Mr. John Q. Thompson and Assistant Attorney General Van Orsdel for appellant.
Messrs. George A. King and William B. King for appellee.
Mr. Justice McKenna delivered the opinion of the court:
The appellee filed a petition in the court of claims to recover from the United States the sum of $282.66 for the difference he alleged he was entitled to as a passed assistant surgeon in the Navy, with the rank of lieutenant, for mounted pay from December 26, 1900, to July 27, 1901, with 10 per cent increase for service outside of the limits of the United States. He was given judgment for $141.33. The 10 per cent increase was not allowed.
A statement of the case is well expressed in the findings and conclusion of the court, as follows:
Pay of a lieutenant of the Navy, which corresponds in rank with a captain in the Army, mounted, from December 26, 1900, to July 27, 1901, with increased pay for length of service, 7 months and 2 days, at $2,400.00 per annum $1,413.33 Less amount received for same period, at $2,160.00 per annum 1,272.00 ___
Difference $141.33 [206 U.S. 226, 228] 'Before the date of the decision of this court in the case of Richardson v. United States, supra, January 5, 1903, assistant surgeons in the Navy received only the pay of an officer of corresponding rank in the Army 'not mounted.' By that decision it was held that they are entitled to the pay of such an officer 'mounted.' This decision was not appealed from and has been accepted as the proper interpretation of the law. It has been applied by ruling of the Comptroller of the Treasury to passed assistant surgeons.
Conclusion of Law.
Section 13 of the act of March 3, 1899 (30 Stat. at L. 1007, chap. 413, U. S. Comp. Stat. 1901, p. 1072), called the Navy personnel act, provides 'that after June 30, 1899, commissioned officers of the line of the Navy and of the medical and pay corps shall receive the same pay and allowances except forage, as are or may be provided by or in pursuance of law for the officers of corresponding rank in the Army.'
Section 1466, Revised Statutes (U. S. Comp. Stat. 1901, p. 1029), assimiliates in rank lieutenants in the Navy with captains in the Army. And 1261 (U. S. Comp. Stat. 1901, p. 893) [206 U.S. 226, 229] fixes the pay of a captain, mounted, at $2,000 a year and a captain not mounted at $1,800 a year. Section 1262 (U. S. Comp. Stat. 1901, p. 896) gives 10 per cent increase for each term of five years' service.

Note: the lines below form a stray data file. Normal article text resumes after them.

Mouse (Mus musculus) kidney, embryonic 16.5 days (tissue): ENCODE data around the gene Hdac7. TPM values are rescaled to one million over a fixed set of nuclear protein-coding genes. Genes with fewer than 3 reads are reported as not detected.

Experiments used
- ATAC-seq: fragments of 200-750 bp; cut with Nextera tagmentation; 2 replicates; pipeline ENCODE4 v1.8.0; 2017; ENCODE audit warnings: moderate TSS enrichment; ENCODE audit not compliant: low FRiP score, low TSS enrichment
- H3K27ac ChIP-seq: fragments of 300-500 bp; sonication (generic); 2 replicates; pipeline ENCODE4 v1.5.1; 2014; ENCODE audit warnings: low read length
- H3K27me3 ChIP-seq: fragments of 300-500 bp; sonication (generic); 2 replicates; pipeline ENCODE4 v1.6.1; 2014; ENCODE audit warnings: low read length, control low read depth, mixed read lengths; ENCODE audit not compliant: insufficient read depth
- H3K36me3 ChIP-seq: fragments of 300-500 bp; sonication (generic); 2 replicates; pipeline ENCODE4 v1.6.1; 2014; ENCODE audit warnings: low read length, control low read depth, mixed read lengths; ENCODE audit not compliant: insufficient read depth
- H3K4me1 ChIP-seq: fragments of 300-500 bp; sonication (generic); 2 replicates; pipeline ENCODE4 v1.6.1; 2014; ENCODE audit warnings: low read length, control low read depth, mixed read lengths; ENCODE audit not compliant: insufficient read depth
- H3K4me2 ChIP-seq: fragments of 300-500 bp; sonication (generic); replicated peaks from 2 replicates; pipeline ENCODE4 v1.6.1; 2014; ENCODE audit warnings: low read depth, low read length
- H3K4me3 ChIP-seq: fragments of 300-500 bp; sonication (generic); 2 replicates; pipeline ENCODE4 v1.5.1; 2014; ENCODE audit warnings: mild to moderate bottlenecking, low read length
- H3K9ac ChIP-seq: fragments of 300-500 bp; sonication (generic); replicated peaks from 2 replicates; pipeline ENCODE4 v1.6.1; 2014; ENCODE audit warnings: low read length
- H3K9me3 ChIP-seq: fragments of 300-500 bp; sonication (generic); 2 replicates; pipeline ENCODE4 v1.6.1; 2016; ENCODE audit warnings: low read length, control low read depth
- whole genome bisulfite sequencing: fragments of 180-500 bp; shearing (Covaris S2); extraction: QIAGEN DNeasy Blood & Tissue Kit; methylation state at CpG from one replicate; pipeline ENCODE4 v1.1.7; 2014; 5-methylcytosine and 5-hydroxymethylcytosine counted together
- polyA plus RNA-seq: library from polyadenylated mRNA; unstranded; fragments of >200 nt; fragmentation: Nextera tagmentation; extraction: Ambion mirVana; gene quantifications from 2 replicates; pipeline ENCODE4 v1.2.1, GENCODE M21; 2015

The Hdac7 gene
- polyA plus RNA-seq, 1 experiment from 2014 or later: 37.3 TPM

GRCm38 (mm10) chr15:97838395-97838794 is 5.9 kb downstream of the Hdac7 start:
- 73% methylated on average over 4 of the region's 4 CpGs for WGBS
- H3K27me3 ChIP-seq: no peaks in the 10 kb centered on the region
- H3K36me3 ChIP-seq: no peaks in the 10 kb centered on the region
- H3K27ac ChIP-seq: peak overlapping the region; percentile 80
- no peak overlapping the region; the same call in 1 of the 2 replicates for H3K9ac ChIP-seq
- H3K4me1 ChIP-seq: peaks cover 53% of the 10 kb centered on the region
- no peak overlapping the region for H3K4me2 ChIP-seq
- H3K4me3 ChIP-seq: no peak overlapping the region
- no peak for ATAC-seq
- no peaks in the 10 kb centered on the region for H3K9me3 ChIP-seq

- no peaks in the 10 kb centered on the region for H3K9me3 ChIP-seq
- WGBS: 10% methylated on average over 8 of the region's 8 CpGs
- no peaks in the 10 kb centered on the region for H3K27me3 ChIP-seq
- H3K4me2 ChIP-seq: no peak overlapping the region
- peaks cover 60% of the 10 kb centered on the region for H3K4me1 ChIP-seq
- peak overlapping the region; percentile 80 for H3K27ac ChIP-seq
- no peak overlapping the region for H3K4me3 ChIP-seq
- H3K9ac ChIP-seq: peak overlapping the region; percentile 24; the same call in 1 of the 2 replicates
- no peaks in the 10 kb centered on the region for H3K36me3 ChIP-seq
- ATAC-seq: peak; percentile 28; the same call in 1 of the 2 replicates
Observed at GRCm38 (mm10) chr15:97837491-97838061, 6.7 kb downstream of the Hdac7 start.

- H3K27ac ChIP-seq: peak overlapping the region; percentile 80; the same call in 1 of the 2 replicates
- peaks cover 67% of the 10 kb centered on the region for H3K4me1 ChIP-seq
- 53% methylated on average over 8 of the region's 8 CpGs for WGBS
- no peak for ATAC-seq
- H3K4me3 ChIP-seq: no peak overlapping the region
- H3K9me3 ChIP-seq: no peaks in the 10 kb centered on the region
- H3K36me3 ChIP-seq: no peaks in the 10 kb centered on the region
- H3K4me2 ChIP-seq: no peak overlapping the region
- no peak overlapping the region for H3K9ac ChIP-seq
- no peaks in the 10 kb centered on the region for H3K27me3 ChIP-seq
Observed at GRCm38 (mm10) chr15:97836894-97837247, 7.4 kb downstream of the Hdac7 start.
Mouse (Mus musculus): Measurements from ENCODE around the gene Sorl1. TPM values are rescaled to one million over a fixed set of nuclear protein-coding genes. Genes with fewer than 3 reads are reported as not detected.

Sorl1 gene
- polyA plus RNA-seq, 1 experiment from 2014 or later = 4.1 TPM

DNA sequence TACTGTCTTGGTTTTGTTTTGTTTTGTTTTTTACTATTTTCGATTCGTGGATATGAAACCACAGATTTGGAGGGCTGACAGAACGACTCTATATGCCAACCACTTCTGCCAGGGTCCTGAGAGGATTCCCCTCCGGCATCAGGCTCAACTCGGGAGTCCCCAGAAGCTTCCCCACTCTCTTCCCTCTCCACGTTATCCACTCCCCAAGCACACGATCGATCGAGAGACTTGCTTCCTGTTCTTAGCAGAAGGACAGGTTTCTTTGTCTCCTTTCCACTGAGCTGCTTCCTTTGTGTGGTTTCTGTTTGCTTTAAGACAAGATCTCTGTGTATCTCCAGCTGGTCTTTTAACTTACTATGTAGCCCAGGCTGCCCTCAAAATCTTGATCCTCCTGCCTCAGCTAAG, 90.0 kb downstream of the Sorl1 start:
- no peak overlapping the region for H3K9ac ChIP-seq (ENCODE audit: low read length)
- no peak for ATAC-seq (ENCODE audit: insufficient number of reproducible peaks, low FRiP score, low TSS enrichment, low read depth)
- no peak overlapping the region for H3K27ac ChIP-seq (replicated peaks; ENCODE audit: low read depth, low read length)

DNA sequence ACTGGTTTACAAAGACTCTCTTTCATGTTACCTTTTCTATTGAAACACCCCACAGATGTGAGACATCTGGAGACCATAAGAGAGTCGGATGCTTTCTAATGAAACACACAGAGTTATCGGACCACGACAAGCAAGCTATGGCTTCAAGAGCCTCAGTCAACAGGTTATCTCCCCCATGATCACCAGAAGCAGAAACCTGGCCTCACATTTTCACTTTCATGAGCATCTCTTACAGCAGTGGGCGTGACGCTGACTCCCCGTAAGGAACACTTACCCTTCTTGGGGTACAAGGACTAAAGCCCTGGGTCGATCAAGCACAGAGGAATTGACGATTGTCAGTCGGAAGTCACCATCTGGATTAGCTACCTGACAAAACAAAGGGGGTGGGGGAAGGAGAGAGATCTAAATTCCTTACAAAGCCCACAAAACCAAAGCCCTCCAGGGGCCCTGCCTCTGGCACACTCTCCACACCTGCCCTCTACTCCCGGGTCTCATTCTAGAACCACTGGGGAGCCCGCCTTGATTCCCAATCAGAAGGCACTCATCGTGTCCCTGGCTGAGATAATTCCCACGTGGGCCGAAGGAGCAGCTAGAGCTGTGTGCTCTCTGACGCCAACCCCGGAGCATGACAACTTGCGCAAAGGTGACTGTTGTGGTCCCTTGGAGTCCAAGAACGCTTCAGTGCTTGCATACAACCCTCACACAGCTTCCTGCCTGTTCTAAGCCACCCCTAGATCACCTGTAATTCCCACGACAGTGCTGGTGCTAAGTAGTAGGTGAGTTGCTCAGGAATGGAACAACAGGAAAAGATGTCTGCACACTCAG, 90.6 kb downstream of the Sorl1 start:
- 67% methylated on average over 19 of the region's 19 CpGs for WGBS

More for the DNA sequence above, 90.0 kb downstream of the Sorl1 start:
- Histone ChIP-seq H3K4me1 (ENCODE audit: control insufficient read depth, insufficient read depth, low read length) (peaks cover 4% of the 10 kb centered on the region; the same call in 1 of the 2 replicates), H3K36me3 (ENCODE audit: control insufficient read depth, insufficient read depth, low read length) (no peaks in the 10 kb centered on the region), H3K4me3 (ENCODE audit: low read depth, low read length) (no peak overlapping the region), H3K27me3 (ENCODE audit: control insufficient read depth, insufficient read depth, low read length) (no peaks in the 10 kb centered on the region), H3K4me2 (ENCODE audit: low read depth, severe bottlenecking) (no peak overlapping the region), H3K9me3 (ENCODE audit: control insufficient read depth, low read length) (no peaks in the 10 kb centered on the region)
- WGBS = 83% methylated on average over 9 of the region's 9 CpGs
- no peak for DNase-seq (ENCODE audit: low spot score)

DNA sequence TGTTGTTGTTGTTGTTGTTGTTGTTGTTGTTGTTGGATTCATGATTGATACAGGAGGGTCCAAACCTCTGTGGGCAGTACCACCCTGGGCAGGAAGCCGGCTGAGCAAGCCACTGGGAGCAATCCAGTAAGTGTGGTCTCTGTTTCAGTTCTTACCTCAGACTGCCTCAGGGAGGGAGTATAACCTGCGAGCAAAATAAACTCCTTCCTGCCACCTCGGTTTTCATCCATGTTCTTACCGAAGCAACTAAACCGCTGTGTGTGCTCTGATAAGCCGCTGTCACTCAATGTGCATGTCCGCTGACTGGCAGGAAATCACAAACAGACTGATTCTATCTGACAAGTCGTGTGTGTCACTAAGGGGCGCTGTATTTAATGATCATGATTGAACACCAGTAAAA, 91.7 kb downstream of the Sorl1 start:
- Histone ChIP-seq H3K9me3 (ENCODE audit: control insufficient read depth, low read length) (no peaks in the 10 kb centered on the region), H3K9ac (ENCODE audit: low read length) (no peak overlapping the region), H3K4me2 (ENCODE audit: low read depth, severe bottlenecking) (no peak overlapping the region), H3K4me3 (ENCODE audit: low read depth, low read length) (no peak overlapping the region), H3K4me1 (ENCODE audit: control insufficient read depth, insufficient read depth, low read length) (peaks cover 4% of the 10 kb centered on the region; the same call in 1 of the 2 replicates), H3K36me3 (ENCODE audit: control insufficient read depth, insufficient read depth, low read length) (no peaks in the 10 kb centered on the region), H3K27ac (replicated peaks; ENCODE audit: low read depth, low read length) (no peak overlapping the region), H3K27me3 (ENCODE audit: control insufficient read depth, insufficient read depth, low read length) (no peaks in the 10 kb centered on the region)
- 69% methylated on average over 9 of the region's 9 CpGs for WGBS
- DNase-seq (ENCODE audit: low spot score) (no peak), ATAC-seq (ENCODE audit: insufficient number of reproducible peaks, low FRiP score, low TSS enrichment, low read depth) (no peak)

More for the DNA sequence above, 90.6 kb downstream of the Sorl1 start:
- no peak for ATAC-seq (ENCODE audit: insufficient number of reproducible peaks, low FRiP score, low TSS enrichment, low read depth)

The appellee is a lieutenant in the Navy; he ranks with a captain in the Army, but the question is, Of which class, mounted or not mounted?
The government contends, with captains not mounted. Its argument is that the extra pay that mounted officers receive is not compensation, but reimbursement for expenses incurred; and to give it to a naval officer who does not bear such expenses would produce the inequality that the Navy personnel act was passed to prevent. United States v. Crosley, 196 U.S. 332 , 49 L. ed. 499, 25 Sup. Ct. Rep. 261. Counsel, however, concedes that Richardson v. United States, supra, was correctly decided, and that the rule has been extended by the Comptroller of the Treasury to passed assistant surgeons, but attacks the practice of the Comptroller, and rejects the application of the Richardson Case upon the distinction between an assistant surgeon, which Richardson was, and a passed assistant surgeon, which appellee is.
The act of June 7, 1900 (31 Stat. at L. 697, chap. 859, U. S. Comp. Stat. 1901, p. 990), provides that 'the active list of surgeons shall hereafter consist of fifty-five, and that of passed assistant and assistant surgeons of one hundred and ten. Assistant surgeons shall rank with assistant surgeons in the Army.' Commenting on this statute the government says: 'Assistant surgeons in the Army being mounted, the court very justly granted mounted pay to Richardson, who ranked with assistant surgeons in the Army.' In other words, the government contends it was the purpose of Congress to give the inferior officer the better pay. The Assistant Attorney General ventures on no explanation of this anomaly, but insists upon the written word. A court is not always confined to the written word. Construction sometimes is to be exercised as well as interpretation. And 'construction is the drawing of conclusions respecting subjects that lie beyond the direct expression of the text, from elements known from and given in the text,-conclusions which are in the spirit, though not within [206 U.S. 226, 230] the letter, of the text.' Lieber, 56. The application of this rule is clear. Consideration of the provisions relative to the rank and pay of officers of the Army and Navy make it evident that Congress used the words 'assistant surgeon' as descriptive of the whole class of assistant surgeons, passed as well as those not passed.
Mr. Justice Moody took no part in the decision of this case.